After Lula candidacy shot down, Brazil party faces replacement dilemma

Millions of Brazilians still adore Lula due to the prosperity the country enjoyed under his leadership from 2003 to 2010

After a top Brazilian court disqualified ex-president Luiz Inacio Lula da Silva from participating in October elections, his party on Saturday was mulling whether to persist with their jailed leader or turn to his running mate.

Following hours of debate on Friday, Superior Electoral Court judges voted 6-to-1 against the 72-year-old Lula's candidacy, hours before television campaigning for the fall election began.

They gave the Workers' Party (PT) a September 12 deadline to find a replacement candidate for what is the most uncertain Brazilian election in decades.

But the PT has vowed to "continue fighting with all means" to secure Lula's candidacy.

On Saturday, Lula appeared in the party's television campaigning slot, which saw running mate Fernando Haddad promise: "We're going with Lula until the end."

Haddad campaigned Saturday in Lula's native state of Pernambuco, where he vowed the party would maintain a political and moral stance in keeping with Lula's leadership "and the desire of over 50 percent of Brazilians."

He is also set to visit Lula on Monday in the Curitiba prison where he is serving a 12-year sentence for accepting a luxury seaside apartment as a bribe from a construction firm.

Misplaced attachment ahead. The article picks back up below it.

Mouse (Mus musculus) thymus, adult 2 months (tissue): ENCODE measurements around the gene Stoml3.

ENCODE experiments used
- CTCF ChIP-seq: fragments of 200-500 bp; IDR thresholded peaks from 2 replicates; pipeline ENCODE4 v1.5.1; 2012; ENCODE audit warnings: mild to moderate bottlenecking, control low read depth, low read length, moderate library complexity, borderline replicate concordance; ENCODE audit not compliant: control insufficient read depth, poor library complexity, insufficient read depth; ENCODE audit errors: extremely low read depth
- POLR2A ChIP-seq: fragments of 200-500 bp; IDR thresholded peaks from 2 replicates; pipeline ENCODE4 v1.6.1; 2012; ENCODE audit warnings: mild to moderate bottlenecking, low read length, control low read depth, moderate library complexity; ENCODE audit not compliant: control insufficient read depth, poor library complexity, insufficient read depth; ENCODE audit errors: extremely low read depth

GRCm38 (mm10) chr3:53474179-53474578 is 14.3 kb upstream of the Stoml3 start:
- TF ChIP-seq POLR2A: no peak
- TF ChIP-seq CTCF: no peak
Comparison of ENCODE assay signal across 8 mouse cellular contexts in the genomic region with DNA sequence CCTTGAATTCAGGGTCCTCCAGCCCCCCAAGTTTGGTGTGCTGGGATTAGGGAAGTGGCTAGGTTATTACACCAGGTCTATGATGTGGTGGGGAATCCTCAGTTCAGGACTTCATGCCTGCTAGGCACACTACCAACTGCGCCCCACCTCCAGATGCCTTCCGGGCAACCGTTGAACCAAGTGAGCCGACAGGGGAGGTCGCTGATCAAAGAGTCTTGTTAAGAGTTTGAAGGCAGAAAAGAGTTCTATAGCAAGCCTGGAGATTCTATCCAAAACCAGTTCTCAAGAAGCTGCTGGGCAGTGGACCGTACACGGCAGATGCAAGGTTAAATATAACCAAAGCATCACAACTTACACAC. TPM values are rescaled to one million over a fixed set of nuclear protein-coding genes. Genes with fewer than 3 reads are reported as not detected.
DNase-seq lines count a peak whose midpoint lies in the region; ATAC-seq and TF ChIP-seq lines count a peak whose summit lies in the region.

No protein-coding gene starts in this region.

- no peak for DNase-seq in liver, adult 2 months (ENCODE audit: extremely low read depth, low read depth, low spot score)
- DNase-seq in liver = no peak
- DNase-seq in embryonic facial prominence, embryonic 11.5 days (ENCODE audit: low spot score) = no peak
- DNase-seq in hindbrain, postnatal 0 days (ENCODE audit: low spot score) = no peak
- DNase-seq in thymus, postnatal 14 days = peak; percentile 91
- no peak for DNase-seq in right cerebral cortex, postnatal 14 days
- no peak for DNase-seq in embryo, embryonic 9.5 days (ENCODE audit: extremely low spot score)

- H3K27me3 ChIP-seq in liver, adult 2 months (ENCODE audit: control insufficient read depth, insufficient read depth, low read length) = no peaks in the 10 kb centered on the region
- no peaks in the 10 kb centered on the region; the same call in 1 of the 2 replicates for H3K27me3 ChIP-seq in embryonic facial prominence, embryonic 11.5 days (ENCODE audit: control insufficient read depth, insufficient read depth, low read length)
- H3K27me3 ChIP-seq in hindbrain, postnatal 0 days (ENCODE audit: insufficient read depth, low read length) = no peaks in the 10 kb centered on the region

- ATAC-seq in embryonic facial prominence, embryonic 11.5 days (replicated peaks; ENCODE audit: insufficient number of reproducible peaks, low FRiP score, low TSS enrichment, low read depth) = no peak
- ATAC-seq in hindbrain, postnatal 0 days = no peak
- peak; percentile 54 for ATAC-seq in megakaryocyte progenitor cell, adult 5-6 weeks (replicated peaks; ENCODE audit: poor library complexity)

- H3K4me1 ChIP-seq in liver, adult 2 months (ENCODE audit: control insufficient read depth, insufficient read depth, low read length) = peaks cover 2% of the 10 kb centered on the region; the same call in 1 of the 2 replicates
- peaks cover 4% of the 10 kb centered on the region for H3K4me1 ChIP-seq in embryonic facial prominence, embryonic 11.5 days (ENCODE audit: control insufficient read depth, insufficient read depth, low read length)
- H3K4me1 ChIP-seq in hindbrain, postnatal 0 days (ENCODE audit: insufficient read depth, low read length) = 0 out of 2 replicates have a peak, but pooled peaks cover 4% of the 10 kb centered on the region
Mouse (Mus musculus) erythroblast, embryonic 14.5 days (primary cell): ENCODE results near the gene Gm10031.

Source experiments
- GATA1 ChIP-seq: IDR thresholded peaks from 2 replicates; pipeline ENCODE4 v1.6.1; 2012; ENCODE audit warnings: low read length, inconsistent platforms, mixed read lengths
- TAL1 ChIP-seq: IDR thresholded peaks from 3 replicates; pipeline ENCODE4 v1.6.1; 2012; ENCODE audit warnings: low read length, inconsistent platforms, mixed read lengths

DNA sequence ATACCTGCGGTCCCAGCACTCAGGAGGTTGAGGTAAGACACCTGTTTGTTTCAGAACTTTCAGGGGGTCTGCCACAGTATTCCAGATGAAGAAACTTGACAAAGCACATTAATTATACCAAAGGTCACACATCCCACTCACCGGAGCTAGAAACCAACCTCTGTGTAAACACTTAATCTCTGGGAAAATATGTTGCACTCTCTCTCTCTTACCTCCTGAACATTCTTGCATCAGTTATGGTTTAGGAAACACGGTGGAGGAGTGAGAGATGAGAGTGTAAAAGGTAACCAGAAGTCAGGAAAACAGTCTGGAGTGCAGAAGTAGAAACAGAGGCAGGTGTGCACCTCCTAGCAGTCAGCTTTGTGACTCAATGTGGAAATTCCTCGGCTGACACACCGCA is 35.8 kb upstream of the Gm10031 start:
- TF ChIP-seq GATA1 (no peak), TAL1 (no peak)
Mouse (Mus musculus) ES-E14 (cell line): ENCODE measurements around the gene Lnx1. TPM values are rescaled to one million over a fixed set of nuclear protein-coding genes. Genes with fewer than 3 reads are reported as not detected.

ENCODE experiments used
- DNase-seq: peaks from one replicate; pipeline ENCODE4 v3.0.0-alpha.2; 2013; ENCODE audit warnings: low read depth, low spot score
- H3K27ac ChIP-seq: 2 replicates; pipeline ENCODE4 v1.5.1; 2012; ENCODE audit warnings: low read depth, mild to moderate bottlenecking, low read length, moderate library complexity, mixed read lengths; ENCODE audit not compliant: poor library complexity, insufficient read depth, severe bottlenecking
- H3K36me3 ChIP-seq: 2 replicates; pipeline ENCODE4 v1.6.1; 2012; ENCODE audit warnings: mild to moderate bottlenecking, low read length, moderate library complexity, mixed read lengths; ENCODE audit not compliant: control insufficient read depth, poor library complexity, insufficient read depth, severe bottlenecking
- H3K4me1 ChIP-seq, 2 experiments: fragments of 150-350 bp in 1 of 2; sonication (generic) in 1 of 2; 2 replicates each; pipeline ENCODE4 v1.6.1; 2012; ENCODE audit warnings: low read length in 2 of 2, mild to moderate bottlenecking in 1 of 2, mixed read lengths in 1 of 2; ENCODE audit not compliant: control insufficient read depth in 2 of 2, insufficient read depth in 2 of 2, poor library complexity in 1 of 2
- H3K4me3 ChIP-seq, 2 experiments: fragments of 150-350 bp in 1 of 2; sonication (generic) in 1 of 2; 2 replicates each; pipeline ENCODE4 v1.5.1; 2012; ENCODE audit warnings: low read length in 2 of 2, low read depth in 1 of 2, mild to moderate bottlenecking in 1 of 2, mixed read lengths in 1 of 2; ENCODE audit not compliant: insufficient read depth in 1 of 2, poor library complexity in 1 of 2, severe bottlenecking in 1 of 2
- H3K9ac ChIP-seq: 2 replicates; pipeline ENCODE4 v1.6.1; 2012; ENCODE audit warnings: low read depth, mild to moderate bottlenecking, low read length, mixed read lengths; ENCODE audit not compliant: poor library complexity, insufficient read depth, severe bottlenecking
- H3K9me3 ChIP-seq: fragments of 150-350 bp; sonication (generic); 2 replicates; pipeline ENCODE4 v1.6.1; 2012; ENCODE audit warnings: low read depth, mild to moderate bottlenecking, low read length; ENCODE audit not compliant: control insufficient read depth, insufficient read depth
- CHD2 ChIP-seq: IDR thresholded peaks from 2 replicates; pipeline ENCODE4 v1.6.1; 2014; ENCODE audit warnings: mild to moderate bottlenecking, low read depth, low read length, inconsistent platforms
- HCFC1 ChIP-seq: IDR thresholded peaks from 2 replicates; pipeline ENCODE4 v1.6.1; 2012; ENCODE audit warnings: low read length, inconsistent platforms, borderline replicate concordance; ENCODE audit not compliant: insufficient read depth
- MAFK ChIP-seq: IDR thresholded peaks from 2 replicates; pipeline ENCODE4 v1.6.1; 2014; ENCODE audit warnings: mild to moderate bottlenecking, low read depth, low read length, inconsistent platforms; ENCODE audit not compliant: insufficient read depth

"The PT must readjust its strategy," columnist Tereza Cruvinel wrote in the Jornal do Brasil newspaper, but "nothing will be decided before the meeting between Haddad, other party members and Lula on Monday."

If Haddad is named as the PT's candidate, Manuela D'Avila of Brazil's Communist Party will assume the running-mate position, according to a previous agreement between the parties.

But unlike Lula, former Sao Paulo mayor Haddad commands little popular support.

In the latest opinion polls, Lula was awarded 39 percent of voting intentions -- 20 points ahead of his closest competitor, far-right former military officer Jair Bolsonaro.

Millions of Brazilians still adore him due to the prosperity the country enjoyed under his leadership from 2003 to 2010.

On Saturday, former Argentine president Cristina Kirchner -- herself facing multiple corruption investigations -- expressed support for Lula.

"Now they are preventing @LulaOfficial from being a presidential candidate because they know he would win October's elections," she tweeted.